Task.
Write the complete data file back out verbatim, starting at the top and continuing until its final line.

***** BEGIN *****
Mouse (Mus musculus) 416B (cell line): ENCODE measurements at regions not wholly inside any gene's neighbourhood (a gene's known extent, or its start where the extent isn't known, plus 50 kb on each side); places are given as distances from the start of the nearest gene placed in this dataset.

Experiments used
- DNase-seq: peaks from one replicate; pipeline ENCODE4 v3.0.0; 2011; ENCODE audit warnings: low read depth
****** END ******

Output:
Mouse (Mus musculus) 416B (cell line): ENCODE measurements at regions not wholly inside any gene's neighbourhood (a gene's known extent, or its start where the extent isn't known, plus 50 kb on each side); places are given as distances from the start of the nearest gene placed in this dataset.

Experiments used
- DNase-seq: peaks from one replicate; pipeline ENCODE4 v3.0.0; 2011; ENCODE audit warnings: low read depth